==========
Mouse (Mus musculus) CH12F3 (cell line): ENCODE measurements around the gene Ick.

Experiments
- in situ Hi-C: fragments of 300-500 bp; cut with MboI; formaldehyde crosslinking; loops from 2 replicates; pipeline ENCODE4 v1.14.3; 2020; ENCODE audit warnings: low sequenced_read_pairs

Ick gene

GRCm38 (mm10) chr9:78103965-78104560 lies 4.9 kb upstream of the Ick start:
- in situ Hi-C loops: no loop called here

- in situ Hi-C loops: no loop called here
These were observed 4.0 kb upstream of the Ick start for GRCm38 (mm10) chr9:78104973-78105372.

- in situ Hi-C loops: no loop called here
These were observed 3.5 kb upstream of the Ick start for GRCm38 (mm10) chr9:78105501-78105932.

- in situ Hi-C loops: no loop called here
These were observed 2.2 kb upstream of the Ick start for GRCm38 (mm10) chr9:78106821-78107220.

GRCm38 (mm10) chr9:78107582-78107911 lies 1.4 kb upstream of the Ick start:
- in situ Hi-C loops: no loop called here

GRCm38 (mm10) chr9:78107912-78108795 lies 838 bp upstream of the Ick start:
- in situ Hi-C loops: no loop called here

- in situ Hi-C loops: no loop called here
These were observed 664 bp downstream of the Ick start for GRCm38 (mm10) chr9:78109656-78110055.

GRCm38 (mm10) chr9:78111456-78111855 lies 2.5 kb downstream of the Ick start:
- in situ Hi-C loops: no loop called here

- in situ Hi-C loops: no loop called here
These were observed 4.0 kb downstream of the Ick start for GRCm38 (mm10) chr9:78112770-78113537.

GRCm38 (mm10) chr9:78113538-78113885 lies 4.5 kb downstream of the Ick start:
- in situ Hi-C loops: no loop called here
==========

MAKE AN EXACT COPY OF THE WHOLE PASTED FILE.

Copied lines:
Mouse (Mus musculus) CH12F3 (cell line): ENCODE measurements around the gene Ick.

Experiments
- in situ Hi-C: fragments of 300-500 bp; cut with MboI; formaldehyde crosslinking; loops from 2 replicates; pipeline ENCODE4 v1.14.3; 2020; ENCODE audit warnings: low sequenced_read_pairs

Ick gene

GRCm38 (mm10) chr9:78103965-78104560 lies 4.9 kb upstream of the Ick start:
- in situ Hi-C loops: no loop called here

- in situ Hi-C loops: no loop called here
These were observed 4.0 kb upstream of the Ick start for GRCm38 (mm10) chr9:78104973-78105372.

- in situ Hi-C loops: no loop called here
These were observed 3.5 kb upstream of the Ick start for GRCm38 (mm10) chr9:78105501-78105932.

- in situ Hi-C loops: no loop called here
These were observed 2.2 kb upstream of the Ick start for GRCm38 (mm10) chr9:78106821-78107220.

GRCm38 (mm10) chr9:78107582-78107911 lies 1.4 kb upstream of the Ick start:
- in situ Hi-C loops: no loop called here

GRCm38 (mm10) chr9:78107912-78108795 lies 838 bp upstream of the Ick start:
- in situ Hi-C loops: no loop called here

- in situ Hi-C loops: no loop called here
These were observed 664 bp downstream of the Ick start for GRCm38 (mm10) chr9:78109656-78110055.

GRCm38 (mm10) chr9:78111456-78111855 lies 2.5 kb downstream of the Ick start:
- in situ Hi-C loops: no loop called here

- in situ Hi-C loops: no loop called here
These were observed 4.0 kb downstream of the Ick start for GRCm38 (mm10) chr9:78112770-78113537.

GRCm38 (mm10) chr9:78113538-78113885 lies 4.5 kb downstream of the Ick start:
- in situ Hi-C loops: no loop called here